vehicle significantly (P < 0.05) increased and decreased testosterone in spinal cord, respectively. Serum testosterone concentrations were significantly decreased following both acute and chronic morphine administration (P < 0.05) compared to intact rats, but not after co-treatment with finasteride.

3.2. Effects of chronic morphine and finasteride on serum dihydrotestosterone and 3alpha-diol glucuronide concentrations To determine whether the testosterone metabolites in serum can be influenced by morphine exposure, the serum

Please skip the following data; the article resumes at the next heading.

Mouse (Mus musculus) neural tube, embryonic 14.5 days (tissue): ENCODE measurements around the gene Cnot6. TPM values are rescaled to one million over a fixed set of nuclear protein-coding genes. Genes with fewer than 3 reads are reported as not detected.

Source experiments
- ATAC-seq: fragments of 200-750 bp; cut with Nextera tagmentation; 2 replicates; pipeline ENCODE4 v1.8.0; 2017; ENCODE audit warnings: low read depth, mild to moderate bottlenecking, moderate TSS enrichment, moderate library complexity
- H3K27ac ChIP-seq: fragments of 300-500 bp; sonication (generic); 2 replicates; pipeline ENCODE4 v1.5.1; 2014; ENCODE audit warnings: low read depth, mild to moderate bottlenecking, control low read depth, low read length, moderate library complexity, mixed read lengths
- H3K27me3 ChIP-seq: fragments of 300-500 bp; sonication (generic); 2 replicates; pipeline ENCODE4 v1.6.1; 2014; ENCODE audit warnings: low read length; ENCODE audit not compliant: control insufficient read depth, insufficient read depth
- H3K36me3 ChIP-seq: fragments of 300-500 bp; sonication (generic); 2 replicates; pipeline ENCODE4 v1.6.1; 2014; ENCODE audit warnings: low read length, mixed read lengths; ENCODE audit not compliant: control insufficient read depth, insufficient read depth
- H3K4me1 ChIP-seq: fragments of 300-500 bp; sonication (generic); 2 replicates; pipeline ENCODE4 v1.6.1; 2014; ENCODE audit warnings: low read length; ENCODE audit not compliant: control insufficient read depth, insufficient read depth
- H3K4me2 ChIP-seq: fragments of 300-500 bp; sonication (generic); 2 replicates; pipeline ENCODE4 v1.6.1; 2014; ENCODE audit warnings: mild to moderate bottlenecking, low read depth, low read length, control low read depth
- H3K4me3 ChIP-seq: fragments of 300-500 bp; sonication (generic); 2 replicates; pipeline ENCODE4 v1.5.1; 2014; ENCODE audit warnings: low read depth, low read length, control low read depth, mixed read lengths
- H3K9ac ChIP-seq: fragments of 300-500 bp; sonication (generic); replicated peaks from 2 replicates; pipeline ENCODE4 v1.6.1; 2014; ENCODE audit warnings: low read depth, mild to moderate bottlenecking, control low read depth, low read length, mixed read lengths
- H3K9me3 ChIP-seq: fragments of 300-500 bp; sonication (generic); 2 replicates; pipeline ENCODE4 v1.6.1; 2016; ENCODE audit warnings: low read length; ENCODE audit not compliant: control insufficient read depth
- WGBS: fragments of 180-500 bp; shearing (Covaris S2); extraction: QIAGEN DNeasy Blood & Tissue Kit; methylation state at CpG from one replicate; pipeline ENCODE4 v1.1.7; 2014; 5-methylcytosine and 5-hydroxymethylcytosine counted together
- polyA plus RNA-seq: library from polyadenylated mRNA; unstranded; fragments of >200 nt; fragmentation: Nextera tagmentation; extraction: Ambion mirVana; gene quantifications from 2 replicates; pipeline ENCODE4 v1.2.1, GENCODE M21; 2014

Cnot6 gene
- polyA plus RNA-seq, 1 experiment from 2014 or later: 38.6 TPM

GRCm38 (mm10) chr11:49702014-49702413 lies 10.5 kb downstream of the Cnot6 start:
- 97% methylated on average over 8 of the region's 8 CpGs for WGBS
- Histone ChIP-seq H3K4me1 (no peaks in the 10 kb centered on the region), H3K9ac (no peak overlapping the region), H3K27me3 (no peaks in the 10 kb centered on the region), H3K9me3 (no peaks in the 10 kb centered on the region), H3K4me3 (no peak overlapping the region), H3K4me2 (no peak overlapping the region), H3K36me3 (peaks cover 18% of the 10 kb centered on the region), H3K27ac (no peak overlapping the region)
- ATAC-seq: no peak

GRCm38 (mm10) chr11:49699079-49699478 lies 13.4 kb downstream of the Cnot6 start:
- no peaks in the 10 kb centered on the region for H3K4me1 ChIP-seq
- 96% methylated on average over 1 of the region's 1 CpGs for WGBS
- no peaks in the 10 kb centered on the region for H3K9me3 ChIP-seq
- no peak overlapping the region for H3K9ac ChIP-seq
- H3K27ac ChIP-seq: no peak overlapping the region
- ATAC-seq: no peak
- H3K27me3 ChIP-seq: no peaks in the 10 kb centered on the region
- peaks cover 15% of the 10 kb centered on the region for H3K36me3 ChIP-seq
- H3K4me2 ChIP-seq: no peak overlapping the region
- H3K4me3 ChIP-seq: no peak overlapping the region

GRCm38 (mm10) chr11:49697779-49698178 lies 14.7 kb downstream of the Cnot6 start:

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concentration of dihydrotestosterone and 3alpha-diol glucuronide was measured following morphine and finasteride administration. Significant difference in serum dihydrotestosterone (F(2, 18) = 4.27, P < 0.03) and serum 3alpha-diol glucuronide (F(2, 18) = 5.46, P < 0.014) was observed between intact, chronic morphine exposed and chronic morphine exposed rats treated with finasteride. Chronic exposure to morphine significantly (P < 0.05) increased serum concentrations of dihydrotestosterone and 3alphadiol glucuronide. In finasteride treated rats, chronic morphine administration was not able to significantly increase dihydrotestosterone and 3alpha-diol glucuronide concentrations in serum (P > 0.05) compared to intact rats.